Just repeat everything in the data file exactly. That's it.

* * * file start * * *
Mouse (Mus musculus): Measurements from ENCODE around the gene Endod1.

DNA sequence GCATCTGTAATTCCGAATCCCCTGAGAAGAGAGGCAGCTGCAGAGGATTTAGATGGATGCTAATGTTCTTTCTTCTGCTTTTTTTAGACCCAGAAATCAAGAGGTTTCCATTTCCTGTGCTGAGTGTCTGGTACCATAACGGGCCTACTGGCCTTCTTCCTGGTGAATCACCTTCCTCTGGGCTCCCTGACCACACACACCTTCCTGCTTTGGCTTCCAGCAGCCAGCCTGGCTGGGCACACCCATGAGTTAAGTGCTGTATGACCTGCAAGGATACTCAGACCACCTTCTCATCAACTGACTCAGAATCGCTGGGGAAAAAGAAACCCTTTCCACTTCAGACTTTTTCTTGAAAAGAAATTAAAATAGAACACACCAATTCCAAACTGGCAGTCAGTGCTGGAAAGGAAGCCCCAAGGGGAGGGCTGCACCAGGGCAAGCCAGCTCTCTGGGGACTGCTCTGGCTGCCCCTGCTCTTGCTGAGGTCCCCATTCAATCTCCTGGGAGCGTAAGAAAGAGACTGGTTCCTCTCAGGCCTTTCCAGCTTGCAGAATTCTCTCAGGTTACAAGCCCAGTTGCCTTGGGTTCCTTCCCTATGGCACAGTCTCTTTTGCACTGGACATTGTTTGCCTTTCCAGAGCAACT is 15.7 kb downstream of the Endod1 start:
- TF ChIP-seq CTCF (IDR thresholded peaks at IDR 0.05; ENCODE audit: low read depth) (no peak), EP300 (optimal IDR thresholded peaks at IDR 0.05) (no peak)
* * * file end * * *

Mouse (Mus musculus): Measurements from ENCODE around the gene Endod1.

DNA sequence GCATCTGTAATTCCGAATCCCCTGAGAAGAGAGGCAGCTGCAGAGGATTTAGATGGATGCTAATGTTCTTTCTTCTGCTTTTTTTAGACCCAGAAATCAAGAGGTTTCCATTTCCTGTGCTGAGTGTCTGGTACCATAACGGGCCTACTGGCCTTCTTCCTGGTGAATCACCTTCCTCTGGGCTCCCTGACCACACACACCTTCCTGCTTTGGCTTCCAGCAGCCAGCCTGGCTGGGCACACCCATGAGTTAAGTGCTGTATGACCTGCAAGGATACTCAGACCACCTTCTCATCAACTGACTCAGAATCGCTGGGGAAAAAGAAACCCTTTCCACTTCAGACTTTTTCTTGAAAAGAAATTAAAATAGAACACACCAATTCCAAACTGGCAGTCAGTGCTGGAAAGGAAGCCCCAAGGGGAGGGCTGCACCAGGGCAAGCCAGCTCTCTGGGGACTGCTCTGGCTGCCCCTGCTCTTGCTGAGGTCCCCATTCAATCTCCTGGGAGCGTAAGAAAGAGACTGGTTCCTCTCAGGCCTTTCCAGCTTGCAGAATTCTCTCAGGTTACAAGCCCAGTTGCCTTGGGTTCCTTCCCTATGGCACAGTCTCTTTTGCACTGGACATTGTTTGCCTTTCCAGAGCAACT is 15.7 kb downstream of the Endod1 start:
- TF ChIP-seq CTCF (IDR thresholded peaks at IDR 0.05; ENCODE audit: low read depth) (no peak), EP300 (optimal IDR thresholded peaks at IDR 0.05) (no peak)